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Trump's Title X rule defunding Planned Parenthood yet another blow to low-income women

Even the most restrictive laws imagined by conservatives will only keep the poorest among us from accessing abortion. It's starting to seem like the point.
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Abortion rights activists rally in front of the Supreme Court in Washington, D.C., on May 21, 2019.Andrew Caballero-Reynolds / AFP - Getty Images

Even as access to any form of reproductive health care is threatened by the Trump administration’s latest rule on Title X, which blocks federally funded health care providers from making referrals to or even informing patients about abortion providers, state lawmakers are continuing their forward march on abortion restrictions. (Planned Parenthood, which serves 1.5 million, or 40 percent, of the low-income people who receive birth control, pregnancy tests and screening for sexually transmitted infections under the rule, announced Monday that it would withdraw from the program rather than comply with the so-called “gag rule.”)

And in the conservative war against reproductive rights, each new law comes closer to unraveling Roe v. Wade: In recent months, state legislatures have passed so-called “heartbeat bills,” which bar abortion once a fetal heartbeat becomes detectable; bans on abortion based on the anticipated race, sex or disability of the fetus; and various regulations on clinics that make it near impossible for them to operate. Some state lawmakers are looking beyond just restricting abortion in their communities and are passing laws in anticipation of an eventual Supreme Court repeal of Roe’s brittle constitutional framework.

Kentucky Gov. Matt Bevin, the self-proclaimed most pro-life governor in the country, recently signed a so-called trigger law — one of several preemptive anti-abortion laws that would ensure that, once Roe falls, the state will automatically erect a full-fledged ban on all abortions. Trigger laws may mostly be symbolic for now, but they portend a bleak post-Roe future, when abortion is unmoored from federal constitutional protections and abortion rights default to a patchwork of regressive state restrictions. Women will then face abysmal gaps in abortion care, with outright bans in eight states and severe restrictions in many others, even as the federal government (and, presumably the states) make birth control harder for the poorest women to access.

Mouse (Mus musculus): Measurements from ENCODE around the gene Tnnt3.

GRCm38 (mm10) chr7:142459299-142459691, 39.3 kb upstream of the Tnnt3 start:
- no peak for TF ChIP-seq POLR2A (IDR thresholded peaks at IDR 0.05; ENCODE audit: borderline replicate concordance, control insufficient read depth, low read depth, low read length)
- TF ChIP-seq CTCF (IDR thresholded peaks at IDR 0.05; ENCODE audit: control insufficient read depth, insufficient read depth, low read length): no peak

Still, abortion won’t go away; it will simply cost women more, forcing many into deeper hardship and greater risk in order to end an unwanted pregnancy, and leaving others priced out of their basic reproductive rights.

A new study on abortion in a “Post-Roe world” projects that, were the decision to be repealed, women would immediately face outright abortion bans in eight states — Arkansas, Kentucky, Louisiana, Mississippi, Missouri, North Dakota, South Dakota and Tennessee — and extreme restrictions in many others, which would dramatically lengthen the distance women would need to travel to an abortion clinic. About 4 in 10 women ages 15 to 44 would have to travel farther, some up to nearly 800 miles from home. The average additional distance traveled would be nearly 250 miles, which would compound the existing “abortion deserts” that already sprawl across many cities and rural regions.

If Roe is overturned, a woman in Kentucky, for instance, might be faced with the burden of a half day’s drive to and from a clinic in another state, as well as a potentially onerous 24-hour wait between her initial clinic visit and the actual procedure, thanks to mandatory waiting periods that some states have imposed.